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 Table of Contents    
Year : 2017  |  Volume : 59  |  Issue : 1  |  Page : 6-9
Challenges in the scale-up of opioid substitution treatment in India

1 NDDTC, AIIMS, New Delhi; Addictive Disorder Specialty Section, Indian Psychiatric Society, India
2 Addictive Disorder Specialty Section, Indian Psychiatric Society; CAM, NIMHANS, Bengaluru, Karnataka, India
3 Addictive Disorder Specialty Section, Indian Psychiatric Society; DDTC, PGIMER, Chandigarh, India
4 Director, Division of Schizophrenia and Psychopharmacology, Asha Hospital, Hyderabad, Telangana; Immediate Past-President, Indian Psychiatric Society, India
5 Addictive Disorder Specialty Section, Indian Psychiatric Society, India; Convener, Joint IPS-IAPP Task Force on OST, India

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Date of Web Publication12-Apr-2017

How to cite this article:
Ambekar A, Murthy P, Basu D, Rao G P, Mohan A. Challenges in the scale-up of opioid substitution treatment in India. Indian J Psychiatry 2017;59:6-9

How to cite this URL:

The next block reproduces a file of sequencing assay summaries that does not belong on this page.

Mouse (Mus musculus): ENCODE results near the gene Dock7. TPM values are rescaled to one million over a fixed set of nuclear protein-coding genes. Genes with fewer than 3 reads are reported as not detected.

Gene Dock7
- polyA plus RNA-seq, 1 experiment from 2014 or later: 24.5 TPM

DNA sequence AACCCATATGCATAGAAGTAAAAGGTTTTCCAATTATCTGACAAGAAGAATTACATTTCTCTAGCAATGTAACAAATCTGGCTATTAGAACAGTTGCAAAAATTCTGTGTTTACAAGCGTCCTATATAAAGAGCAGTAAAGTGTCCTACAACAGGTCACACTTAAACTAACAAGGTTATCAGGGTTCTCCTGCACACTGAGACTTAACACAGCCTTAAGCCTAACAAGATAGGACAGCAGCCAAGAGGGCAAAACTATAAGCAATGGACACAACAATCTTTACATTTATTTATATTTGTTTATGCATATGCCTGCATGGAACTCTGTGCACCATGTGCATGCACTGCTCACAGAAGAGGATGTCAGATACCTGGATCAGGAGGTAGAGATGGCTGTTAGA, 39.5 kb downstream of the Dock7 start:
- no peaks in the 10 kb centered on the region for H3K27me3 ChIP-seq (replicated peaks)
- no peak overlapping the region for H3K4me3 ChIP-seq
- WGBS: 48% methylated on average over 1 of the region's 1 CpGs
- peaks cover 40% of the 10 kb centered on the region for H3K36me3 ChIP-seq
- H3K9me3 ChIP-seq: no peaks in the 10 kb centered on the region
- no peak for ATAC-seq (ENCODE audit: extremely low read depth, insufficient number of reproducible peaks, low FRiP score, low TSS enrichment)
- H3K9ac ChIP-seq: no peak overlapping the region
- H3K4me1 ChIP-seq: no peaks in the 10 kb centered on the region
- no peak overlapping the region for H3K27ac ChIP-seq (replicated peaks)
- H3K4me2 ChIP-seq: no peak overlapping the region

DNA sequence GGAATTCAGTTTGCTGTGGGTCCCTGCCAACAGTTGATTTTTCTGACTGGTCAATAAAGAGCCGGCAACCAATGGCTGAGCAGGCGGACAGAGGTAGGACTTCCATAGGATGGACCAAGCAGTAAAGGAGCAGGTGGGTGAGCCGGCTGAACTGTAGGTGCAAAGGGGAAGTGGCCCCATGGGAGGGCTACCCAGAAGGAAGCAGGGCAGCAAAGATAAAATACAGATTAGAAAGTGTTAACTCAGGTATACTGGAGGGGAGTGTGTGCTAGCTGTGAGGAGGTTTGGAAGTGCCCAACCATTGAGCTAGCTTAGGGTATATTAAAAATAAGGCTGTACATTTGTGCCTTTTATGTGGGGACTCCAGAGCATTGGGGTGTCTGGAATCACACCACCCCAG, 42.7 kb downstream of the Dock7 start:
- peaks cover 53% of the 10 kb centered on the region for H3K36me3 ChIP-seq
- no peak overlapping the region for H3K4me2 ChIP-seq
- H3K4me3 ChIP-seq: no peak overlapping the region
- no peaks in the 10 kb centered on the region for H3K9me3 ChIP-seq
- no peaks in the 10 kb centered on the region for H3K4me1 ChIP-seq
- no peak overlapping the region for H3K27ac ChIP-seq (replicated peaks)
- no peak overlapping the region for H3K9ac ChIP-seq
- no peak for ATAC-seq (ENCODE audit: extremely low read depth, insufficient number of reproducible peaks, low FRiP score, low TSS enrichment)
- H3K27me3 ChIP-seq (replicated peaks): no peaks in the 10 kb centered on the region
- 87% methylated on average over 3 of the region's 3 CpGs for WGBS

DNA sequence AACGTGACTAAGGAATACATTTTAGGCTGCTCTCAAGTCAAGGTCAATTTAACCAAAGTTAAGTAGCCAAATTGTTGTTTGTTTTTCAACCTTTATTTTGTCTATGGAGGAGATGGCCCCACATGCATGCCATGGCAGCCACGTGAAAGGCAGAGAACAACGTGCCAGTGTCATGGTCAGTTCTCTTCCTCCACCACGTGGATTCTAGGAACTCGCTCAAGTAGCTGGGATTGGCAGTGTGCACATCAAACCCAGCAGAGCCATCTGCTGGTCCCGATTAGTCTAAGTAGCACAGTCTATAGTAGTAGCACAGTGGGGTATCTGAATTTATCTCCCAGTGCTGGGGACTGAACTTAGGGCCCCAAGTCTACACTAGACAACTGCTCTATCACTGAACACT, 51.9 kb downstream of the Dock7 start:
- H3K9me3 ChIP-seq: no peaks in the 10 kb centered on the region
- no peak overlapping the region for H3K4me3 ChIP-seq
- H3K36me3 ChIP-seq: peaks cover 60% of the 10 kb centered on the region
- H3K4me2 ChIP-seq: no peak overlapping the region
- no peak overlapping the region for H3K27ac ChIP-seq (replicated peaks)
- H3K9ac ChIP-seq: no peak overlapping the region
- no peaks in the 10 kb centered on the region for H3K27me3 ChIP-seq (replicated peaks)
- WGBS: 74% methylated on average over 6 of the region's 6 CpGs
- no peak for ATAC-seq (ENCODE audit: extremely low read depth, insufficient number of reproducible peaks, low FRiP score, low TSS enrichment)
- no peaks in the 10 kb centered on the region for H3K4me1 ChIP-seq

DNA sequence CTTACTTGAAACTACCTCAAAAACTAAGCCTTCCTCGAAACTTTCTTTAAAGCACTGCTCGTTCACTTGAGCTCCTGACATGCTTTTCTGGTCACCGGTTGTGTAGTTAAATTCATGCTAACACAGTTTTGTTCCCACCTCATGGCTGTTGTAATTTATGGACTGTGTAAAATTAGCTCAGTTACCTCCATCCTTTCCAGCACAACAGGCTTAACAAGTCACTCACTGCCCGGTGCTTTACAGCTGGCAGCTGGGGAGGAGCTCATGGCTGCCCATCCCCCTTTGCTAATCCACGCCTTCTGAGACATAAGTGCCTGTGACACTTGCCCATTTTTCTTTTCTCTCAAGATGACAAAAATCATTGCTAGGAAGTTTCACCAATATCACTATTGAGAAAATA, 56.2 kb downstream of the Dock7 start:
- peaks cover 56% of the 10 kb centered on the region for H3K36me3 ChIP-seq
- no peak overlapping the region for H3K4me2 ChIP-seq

Ambekar A, Murthy P, Basu D, Rao G P, Mohan A. Challenges in the scale-up of opioid substitution treatment in India. Indian J Psychiatry [serial online] 2017 [cited 2022 Dec 7];59:6-9. Available from:

Opioids are one of the best known analgesics and euphoriants known to humankind. Their widespread use globally for such purposes has also led to opioids topping the list of “problem drugs.” In India, opium and its variants have been cultivated and used as household remedies, in medicinal preparations and as intoxicants for centuries. Advent of high potency, synthetic opioid preparations like heroin however, has changed the scenario drastically. Especially in the Northern and Northeastern parts of the country, the opioid use epidemic is well-established and opioid use disorders are among the commonest illicit-drug-related conditions, bringing patients to health care providers. Use of injectable opioids has added yet another grave dimension in the harms caused by opioids. In India, almost all injecting drug users (IDUs) are opioid dependent [1] and the prevalence of HIV among this group is the highest (more than 9%) among all the high risk groups.[2]